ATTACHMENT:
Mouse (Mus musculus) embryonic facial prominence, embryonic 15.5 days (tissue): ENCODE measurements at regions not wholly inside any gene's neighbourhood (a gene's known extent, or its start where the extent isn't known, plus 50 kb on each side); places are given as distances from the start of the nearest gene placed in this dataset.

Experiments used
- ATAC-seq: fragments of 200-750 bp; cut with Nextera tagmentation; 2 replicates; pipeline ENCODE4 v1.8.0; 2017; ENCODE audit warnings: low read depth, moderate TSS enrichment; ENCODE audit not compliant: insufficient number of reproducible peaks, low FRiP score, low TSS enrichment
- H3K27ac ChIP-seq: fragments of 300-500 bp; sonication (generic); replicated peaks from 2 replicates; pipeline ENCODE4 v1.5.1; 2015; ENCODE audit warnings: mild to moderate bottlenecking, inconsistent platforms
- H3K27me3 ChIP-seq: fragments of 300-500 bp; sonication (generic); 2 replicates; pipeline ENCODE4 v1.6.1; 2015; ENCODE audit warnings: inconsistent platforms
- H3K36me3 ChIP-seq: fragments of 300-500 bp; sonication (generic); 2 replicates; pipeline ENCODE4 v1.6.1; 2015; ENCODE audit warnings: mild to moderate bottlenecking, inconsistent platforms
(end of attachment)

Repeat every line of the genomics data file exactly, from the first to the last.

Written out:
Mouse (Mus musculus) embryonic facial prominence, embryonic 15.5 days (tissue): ENCODE measurements at regions not wholly inside any gene's neighbourhood (a gene's known extent, or its start where the extent isn't known, plus 50 kb on each side); places are given as distances from the start of the nearest gene placed in this dataset.

Experiments used
- ATAC-seq: fragments of 200-750 bp; cut with Nextera tagmentation; 2 replicates; pipeline ENCODE4 v1.8.0; 2017; ENCODE audit warnings: low read depth, moderate TSS enrichment; ENCODE audit not compliant: insufficient number of reproducible peaks, low FRiP score, low TSS enrichment
- H3K27ac ChIP-seq: fragments of 300-500 bp; sonication (generic); replicated peaks from 2 replicates; pipeline ENCODE4 v1.5.1; 2015; ENCODE audit warnings: mild to moderate bottlenecking, inconsistent platforms
- H3K27me3 ChIP-seq: fragments of 300-500 bp; sonication (generic); 2 replicates; pipeline ENCODE4 v1.6.1; 2015; ENCODE audit warnings: inconsistent platforms
- H3K36me3 ChIP-seq: fragments of 300-500 bp; sonication (generic); 2 replicates; pipeline ENCODE4 v1.6.1; 2015; ENCODE audit warnings: mild to moderate bottlenecking, inconsistent platforms